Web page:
The Microbial Ecosystems Laboratory is a microbiome research group located at Colorado State University.
What is microbiome research?
the study of microorganisms, their genomes, and their surrounding environmental conditions
Every object and living thing from soil grain, to plants, to the human body is home to millions of bacteria and other microbial cells that are invisible. In these microscopic ecosystems, microorganisms wage war, compete for space and nutrients, and form metabolic partnerships. Our laboratory explores microbial communities across a range of ecosystems, including 2,500 meter deep fractured shales, rivers, soils, and human guts.
Our laboratory’s approach
scaling genomes to ecosystem function
Our research is application based, with the ultimate goal to use microbiome knowledge to better manage ecosystem function. Our research can result in enhanced soil health, improved predictions of greenhouse gas emissions, optimized energy recovery from hydrocarbon systems, and stabilized human gastrointestinal function. Our laboratory uses a combination of genomics enabled technologies (green) to inventory microbial gene content and expression. Together with chemical data from the same samples, we create a profile of microbially catalyzed reactions that contribute to critical ecosystem processes (blue).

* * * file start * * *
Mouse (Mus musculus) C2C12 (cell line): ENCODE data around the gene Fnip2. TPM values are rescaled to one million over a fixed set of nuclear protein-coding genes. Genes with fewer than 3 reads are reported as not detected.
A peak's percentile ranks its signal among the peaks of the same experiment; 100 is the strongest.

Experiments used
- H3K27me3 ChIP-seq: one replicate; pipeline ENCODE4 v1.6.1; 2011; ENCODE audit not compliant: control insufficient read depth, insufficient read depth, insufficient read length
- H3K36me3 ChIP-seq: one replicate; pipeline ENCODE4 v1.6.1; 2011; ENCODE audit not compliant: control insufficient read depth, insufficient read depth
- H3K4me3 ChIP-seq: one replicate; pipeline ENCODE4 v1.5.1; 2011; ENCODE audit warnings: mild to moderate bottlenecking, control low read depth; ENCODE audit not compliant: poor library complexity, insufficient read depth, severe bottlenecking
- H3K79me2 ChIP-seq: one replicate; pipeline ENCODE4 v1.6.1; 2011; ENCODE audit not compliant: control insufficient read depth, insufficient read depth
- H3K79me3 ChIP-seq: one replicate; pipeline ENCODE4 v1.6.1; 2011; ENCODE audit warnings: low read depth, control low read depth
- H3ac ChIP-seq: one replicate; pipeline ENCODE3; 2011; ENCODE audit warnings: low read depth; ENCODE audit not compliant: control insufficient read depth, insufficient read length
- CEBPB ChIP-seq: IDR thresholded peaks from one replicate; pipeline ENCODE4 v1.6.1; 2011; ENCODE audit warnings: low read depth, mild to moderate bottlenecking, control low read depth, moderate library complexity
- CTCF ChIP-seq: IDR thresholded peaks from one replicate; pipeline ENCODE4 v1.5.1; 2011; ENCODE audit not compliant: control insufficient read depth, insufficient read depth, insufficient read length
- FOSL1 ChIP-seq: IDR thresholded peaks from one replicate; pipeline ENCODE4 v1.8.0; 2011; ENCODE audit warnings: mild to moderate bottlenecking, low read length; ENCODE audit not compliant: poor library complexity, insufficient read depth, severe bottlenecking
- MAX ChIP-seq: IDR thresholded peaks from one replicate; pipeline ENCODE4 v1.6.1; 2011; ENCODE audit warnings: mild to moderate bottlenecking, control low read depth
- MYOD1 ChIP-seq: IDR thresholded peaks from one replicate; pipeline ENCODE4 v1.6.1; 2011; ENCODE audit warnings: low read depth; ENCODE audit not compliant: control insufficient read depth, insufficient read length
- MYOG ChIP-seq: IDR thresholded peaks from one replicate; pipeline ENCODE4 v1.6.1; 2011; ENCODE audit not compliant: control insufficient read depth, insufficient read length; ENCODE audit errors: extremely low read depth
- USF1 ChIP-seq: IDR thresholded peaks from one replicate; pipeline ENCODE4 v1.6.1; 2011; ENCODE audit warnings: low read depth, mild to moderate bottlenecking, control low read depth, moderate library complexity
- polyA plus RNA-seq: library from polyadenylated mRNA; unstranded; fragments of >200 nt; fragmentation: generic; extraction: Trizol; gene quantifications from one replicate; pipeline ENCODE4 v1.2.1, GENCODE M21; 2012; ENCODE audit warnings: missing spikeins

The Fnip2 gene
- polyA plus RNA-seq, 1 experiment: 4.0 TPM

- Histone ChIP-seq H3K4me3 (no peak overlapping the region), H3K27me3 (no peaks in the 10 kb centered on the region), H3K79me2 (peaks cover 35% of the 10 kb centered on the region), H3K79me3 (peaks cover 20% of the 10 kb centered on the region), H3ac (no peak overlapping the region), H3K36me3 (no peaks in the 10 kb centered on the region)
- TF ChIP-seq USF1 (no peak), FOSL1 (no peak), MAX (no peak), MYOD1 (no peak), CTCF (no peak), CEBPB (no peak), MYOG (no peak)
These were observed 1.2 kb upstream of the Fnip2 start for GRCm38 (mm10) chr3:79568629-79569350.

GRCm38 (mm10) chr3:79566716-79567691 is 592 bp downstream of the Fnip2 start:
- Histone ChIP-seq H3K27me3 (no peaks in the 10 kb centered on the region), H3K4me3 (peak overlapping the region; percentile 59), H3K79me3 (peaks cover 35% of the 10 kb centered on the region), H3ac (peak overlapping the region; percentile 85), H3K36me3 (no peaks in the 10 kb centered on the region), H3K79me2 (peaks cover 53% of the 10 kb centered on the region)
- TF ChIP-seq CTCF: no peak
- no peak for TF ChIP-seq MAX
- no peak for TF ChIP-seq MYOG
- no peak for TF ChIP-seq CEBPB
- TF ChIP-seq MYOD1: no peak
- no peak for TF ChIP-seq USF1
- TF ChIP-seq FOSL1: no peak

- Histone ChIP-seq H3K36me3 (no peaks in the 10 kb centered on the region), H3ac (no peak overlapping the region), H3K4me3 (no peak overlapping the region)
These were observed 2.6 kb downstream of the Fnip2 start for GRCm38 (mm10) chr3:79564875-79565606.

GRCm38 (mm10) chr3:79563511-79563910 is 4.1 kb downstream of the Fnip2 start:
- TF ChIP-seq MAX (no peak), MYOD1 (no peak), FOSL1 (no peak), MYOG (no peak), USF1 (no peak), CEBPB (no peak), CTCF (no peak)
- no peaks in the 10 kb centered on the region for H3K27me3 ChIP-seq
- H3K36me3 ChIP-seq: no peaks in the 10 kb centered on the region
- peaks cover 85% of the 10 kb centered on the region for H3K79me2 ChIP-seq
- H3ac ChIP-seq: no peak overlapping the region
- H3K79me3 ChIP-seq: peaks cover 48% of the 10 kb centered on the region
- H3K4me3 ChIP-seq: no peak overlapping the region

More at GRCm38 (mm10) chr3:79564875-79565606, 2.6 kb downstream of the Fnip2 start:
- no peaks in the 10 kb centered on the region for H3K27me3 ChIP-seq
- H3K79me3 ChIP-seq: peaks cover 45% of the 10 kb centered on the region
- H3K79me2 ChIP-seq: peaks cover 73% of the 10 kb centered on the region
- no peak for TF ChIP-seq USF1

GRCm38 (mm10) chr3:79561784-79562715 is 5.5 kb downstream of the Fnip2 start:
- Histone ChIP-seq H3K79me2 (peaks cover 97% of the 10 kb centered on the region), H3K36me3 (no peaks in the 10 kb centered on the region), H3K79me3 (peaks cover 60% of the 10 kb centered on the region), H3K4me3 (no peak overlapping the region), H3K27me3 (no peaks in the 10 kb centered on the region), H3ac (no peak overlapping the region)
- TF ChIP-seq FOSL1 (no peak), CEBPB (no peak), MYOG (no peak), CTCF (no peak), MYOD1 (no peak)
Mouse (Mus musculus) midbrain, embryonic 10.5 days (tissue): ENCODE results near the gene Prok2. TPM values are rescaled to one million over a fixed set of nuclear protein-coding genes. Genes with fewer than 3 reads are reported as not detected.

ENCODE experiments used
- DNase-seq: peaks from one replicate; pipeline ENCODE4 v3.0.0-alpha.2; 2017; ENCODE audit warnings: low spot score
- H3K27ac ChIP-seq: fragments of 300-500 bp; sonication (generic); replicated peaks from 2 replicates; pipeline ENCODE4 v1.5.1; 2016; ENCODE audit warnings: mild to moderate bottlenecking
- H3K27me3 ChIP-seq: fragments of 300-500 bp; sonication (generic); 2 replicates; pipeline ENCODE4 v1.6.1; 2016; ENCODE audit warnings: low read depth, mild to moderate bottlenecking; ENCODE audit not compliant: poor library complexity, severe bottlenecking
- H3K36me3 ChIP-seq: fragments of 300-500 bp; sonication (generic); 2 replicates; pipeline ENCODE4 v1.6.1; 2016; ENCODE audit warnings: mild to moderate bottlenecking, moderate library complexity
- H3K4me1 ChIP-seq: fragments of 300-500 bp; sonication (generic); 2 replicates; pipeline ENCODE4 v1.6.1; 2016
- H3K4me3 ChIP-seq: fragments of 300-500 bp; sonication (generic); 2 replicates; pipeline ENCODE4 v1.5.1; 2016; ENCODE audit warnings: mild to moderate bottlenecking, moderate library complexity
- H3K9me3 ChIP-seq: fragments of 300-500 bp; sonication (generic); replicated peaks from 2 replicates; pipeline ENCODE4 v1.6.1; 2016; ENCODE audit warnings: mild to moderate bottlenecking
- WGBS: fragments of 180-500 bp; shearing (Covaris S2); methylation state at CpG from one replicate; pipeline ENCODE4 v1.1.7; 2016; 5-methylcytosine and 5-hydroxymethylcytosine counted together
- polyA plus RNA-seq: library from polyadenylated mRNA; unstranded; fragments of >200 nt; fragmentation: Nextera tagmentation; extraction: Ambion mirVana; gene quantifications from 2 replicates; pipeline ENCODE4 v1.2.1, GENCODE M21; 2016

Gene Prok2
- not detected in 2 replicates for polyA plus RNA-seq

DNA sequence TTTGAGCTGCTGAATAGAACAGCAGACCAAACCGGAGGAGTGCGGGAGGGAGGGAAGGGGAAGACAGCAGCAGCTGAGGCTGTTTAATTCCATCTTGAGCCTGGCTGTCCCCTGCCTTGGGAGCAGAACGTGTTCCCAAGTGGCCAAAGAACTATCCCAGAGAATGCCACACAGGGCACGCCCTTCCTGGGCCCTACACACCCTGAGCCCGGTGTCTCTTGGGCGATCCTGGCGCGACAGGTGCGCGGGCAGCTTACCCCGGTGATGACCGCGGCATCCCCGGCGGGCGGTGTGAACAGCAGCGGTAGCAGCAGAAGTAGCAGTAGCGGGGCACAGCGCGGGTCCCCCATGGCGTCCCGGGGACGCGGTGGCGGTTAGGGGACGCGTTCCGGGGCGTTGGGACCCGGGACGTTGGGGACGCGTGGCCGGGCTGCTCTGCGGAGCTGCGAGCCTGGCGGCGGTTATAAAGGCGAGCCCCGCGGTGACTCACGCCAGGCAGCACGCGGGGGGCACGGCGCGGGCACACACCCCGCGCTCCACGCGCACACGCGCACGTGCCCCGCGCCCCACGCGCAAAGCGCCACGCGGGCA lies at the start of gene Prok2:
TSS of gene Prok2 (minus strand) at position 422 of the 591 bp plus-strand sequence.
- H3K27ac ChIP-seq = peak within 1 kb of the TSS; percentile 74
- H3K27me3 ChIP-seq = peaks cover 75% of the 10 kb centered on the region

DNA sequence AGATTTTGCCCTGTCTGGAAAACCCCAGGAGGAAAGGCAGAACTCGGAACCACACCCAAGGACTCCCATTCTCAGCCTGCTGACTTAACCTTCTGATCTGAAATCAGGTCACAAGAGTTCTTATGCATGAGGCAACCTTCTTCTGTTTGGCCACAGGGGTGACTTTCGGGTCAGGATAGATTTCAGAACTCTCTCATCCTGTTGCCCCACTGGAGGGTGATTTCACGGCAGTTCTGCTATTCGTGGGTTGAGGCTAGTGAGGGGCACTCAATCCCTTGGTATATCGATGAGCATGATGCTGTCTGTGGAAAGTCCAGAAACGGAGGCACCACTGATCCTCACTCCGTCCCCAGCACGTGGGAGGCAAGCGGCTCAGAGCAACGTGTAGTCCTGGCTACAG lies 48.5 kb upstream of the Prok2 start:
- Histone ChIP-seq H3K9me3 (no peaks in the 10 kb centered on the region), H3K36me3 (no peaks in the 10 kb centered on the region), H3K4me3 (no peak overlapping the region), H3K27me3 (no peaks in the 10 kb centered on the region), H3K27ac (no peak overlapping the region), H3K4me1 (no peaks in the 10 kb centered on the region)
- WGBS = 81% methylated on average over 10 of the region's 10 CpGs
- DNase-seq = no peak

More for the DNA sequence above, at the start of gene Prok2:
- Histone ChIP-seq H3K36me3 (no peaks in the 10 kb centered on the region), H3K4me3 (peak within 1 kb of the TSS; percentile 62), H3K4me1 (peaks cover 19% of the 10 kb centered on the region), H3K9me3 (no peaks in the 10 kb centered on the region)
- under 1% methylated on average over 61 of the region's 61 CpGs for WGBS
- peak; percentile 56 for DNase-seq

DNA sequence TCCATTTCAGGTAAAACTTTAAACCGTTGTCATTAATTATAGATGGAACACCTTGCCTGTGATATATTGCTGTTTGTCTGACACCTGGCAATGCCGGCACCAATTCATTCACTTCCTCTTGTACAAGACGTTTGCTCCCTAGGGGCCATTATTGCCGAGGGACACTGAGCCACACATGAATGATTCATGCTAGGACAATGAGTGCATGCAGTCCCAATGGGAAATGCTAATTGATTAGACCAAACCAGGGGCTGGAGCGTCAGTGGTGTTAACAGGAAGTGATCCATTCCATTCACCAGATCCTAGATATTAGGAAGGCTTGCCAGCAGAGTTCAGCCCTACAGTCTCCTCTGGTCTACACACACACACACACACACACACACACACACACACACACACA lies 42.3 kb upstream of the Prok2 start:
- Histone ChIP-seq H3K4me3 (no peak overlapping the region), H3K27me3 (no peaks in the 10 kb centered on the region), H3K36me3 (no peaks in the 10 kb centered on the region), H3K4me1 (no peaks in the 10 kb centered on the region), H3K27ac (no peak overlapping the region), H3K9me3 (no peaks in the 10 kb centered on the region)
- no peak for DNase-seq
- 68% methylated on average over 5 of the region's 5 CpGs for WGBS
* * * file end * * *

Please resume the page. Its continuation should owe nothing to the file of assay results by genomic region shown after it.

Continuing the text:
We validate these multi-omic enabled hypotheses with laboratory experiments (orange). Lastly, in collaboration with other colleagues, we synthesize this information into quantitative predictive and flux balance models (pink) to better forecast the stability and impacts of microbial metabolism under changing environmental conditions.
We are excited to announce that Dr. Kelly Wrighton is a recipient of the Presidential Early Career Award for Scientists and Engineers (PECASE).
The PECASE is the highest honor bestowed by the United States government on outstanding scientists and engineers who are starting their research careers and show exceptional promise in science and technology leadership.